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Imaginary into real but not vice versa?

  1. Jun 3, 2009 #1
    Its kinda weird (atleast to me) that we can convert imaginary numbers into real, there is just a simple procedure/function called multiplication. You multiply two no. and you get a real ,though negative. But not to worry we can still multiply it with 2 [tex]i's[/tex] or say [tex]i^2[/tex]. To make it positive.
    But what about real numbers?
    There is no such operation. Yeah, we can surely say that
    [tex]2 =\frac{\ 2i}{i}[/tex] but this is not a satisfactory answer.
    So why is there a way to imaginary to rela but not vice versa?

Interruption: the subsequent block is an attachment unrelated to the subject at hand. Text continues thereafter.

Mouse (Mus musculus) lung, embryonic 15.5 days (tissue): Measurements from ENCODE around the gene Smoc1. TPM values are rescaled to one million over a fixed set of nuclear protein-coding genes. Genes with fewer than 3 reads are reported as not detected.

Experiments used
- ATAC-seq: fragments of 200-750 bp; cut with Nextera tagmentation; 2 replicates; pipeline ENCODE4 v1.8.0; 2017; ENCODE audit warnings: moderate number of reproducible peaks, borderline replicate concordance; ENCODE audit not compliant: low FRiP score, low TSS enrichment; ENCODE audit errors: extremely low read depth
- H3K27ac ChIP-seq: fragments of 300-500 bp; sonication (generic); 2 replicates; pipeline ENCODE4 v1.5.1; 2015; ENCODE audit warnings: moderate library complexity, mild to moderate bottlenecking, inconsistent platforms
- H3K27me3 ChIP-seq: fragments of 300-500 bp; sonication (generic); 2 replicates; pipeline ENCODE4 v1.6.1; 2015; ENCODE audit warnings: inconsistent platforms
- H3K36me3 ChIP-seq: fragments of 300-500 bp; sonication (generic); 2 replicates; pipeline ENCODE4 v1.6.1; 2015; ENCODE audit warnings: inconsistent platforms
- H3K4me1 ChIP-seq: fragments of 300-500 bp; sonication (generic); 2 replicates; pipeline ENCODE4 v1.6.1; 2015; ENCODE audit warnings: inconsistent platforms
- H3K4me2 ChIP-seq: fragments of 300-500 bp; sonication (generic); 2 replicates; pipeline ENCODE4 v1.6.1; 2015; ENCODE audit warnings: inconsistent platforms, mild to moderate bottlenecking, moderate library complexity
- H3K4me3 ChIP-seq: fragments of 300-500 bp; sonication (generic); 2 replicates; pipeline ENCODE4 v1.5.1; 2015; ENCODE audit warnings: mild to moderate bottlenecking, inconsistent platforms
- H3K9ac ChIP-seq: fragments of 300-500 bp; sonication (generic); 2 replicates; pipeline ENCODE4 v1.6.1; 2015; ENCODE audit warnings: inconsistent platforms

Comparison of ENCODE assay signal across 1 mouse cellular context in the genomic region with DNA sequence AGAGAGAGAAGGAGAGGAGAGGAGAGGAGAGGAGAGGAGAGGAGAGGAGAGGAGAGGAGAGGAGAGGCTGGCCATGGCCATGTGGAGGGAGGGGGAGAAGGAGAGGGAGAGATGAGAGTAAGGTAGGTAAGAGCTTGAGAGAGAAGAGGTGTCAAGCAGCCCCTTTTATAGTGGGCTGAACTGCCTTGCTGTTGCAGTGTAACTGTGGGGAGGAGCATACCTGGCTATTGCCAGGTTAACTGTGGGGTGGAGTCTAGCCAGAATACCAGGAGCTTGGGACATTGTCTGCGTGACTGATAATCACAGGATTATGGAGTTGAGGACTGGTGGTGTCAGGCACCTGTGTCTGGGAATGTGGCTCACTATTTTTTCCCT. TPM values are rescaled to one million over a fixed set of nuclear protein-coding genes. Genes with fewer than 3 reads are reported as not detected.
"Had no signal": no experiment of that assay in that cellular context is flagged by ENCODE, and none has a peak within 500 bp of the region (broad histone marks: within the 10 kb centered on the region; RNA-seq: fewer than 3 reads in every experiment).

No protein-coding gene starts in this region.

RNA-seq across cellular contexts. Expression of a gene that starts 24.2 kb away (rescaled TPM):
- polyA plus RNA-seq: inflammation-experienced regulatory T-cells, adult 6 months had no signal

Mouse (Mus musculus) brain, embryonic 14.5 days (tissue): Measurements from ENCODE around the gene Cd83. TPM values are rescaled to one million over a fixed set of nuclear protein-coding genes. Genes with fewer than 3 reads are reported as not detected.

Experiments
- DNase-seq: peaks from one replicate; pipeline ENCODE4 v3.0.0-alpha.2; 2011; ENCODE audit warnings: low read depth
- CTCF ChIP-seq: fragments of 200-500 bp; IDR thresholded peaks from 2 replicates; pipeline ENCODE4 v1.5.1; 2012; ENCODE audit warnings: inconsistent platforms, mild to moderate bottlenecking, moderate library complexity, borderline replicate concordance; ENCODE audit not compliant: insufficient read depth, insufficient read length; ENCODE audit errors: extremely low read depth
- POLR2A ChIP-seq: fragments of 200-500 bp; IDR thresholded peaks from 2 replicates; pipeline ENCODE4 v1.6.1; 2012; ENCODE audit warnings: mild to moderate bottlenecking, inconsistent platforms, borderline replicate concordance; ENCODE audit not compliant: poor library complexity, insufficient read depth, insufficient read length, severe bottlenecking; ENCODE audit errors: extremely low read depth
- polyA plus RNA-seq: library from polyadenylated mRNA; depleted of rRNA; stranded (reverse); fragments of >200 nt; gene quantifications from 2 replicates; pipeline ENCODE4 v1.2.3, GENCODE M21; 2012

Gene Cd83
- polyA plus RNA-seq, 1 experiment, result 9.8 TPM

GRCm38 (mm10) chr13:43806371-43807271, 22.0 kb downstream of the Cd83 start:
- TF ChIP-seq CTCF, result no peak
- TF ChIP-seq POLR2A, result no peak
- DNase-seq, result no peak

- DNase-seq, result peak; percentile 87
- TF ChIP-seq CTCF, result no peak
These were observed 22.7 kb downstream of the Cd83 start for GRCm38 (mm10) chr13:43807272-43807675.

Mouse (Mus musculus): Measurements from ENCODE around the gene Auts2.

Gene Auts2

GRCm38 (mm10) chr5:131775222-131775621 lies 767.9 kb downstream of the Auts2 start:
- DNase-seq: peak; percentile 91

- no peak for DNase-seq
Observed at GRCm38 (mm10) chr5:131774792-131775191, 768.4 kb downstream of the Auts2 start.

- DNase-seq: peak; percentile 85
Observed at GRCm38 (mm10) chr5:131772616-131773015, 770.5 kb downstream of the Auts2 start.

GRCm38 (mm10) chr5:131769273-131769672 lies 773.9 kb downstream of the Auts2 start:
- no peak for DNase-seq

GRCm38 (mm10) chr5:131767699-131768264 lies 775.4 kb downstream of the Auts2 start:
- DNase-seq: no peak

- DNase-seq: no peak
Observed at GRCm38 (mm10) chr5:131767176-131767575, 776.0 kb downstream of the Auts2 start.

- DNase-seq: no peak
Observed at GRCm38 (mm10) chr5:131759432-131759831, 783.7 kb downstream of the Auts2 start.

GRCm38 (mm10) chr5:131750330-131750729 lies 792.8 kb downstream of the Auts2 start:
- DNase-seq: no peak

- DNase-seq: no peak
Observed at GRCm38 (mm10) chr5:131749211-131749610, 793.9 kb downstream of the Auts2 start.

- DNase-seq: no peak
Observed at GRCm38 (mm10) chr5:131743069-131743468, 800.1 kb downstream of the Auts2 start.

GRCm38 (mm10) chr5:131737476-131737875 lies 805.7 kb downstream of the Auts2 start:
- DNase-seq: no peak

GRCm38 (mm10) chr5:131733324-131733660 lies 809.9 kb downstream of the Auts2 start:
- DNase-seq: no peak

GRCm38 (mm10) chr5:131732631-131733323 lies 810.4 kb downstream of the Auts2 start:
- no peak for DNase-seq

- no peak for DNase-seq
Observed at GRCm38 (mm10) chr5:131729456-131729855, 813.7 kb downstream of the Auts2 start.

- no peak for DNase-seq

2. jcsd
  3. Jun 4, 2009 #2

    arildno

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    Quite simply because fewer laws/restrictions constitute the definition of the complex numbers than the reals, and that all the laws valid for complex numbers are valid for the reals as well.
    That is, the reals can be regarded as a subset of the complex numbers, and "producible" from other complex numbers through an operation like multiplication.

    Fully analogous is the case with rationals viz. integers with respect to the operation of multiplication:

    It is impossible to multiply two integers and get a non-integer fraction, but 3/2*2/3, for example, equals the integer 2.
     
  4. Jun 4, 2009 #3

    HallsofIvy

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    The real numbers are "closed" under the usual arithmetic operations. The complex numbers are also but include the real numbers as a subset.
     
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